Since that first interview, everyone I have had the honor to speak with is equally inspiring, equally engaging and has equal the history, sage advice and truth to their journey.   There have been no egos, just [...]

Crazed is My New Normal….

I recently watched and became completely HOOKED on the Netflix series “Orange is the New Black”.

For those of you who have not seen this series – I highly recommend!   Orange Is the New Black is based upon the real life of Piper Chapman, an Ivy League graduate from Connecticut living in New York City. Piper is sentenced to 15 months in a women’s federal prison for transporting drug money for an international drug smuggler who is Piper’s ex-lover.  This all occurred during a post-college experimental phase in Piper’s life.  The offense occurred ten years prior to the start of the first episode.  In those years, Piper moved on to a quiet law-abiding life, complete with a great apartment and fiancée ~ living among New York’s upper middle class.  The episodes track her experiences in prison and at some point in time; Piper realizes that this “new life” has become her “new normal”.

After watching the series ~ it struck me that my life is in a strange way a little bit like Piper’s journey.  As the parent of a passion-driven ballerina ~ Crazed IS my New Normal.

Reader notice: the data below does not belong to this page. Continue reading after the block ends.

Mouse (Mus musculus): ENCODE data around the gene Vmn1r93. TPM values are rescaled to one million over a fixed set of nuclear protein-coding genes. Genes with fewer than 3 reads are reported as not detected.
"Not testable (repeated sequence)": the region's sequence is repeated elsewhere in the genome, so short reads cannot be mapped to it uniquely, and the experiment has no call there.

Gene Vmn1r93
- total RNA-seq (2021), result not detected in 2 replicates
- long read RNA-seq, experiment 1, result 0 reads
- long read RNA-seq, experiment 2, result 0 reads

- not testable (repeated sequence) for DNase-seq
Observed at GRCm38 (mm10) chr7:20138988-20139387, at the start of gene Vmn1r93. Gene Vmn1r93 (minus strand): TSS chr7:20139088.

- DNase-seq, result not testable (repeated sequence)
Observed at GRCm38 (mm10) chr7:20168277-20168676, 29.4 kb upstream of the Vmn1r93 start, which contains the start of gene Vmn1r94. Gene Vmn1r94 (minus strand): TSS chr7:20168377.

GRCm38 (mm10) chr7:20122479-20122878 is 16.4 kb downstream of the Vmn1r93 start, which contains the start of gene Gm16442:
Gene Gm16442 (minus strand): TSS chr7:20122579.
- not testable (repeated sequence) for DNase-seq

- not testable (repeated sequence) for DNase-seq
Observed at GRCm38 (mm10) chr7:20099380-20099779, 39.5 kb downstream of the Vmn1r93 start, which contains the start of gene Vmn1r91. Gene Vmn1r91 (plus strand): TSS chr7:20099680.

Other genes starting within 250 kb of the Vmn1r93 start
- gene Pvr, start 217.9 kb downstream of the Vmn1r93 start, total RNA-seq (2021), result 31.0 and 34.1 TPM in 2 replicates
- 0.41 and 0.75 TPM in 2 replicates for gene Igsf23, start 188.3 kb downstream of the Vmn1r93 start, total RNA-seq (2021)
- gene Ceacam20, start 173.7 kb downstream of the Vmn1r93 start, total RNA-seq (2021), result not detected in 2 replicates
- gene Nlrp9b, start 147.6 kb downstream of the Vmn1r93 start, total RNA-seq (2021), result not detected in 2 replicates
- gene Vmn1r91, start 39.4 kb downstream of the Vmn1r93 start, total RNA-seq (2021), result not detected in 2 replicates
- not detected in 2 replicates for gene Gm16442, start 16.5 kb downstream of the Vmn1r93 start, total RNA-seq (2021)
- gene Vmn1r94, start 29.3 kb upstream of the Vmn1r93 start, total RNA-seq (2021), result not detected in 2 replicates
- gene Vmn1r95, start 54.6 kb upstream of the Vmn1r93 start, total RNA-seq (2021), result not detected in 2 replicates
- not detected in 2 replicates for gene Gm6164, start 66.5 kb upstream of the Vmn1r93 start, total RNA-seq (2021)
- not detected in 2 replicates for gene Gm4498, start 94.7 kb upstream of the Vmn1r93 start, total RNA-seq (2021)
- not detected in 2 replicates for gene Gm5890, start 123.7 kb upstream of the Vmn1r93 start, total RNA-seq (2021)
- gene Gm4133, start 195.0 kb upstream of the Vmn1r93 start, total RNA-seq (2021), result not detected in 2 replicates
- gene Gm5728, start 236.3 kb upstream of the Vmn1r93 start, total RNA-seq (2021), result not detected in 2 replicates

For starters – we live in a sweet little town on the St. Croix River; the birthplace of Minnesota with its Main Street filled with “old timey” shops and restaurants.  Our quaint neighborhood has a quiet “village” feel ~ porches on the front of every house, sidewalks, green spaces ~ not to mention an elementary school, pub, yoga studio, bank and other shops and resources within a few blocks of each house.   We chose this town and this neighborhood for the reasons just stated.  In fact, we moved 30 miles AWAY from the “big city” to provide this experience for our kids.

Guess [...]

The Blurred Lines of Ballet….

And so it goes.
I am guilty of the “shiny object syndrome”.  I am very attracted to that next best thing….especially when it comes to anything that involves my children’s education or my children’s activities.

I have decided that my new mantra regarding these things….. (right now regarding my daughter’s path in Ballet) is this:

“keep in mind, you are training for a marathon not a race”.

In other words, “Big Picture” thinking….don’t get distracted by the many shiny objects immediately before us.   (My problem, not hers)

The biggest problem with this mantra is that the “Big Picture” has become quite blurry.  It is hard to keep the “Big Picture” in focus when I don’t really know what it is supposed to look like.  

All along I have assumed that my daughter’s passion for ballet would provide her with a positive and healthy “after school activity”.  I hoped that combined with her strong academics, Ballet would help to get  her into colleges she may not have been able to get into otherwise….even Ivy League colleges…..helping her move out of the Midwest. (My hope and dream….not necessarily hers)

Since this summer, however, it has become clear that the “Big Picture” needs to include the possiblilty of making Ballet her career first…..college second.  I really don’t have any idea if this is the path; but for the first time ever, I am left with this as one of the many paths she very likely may try.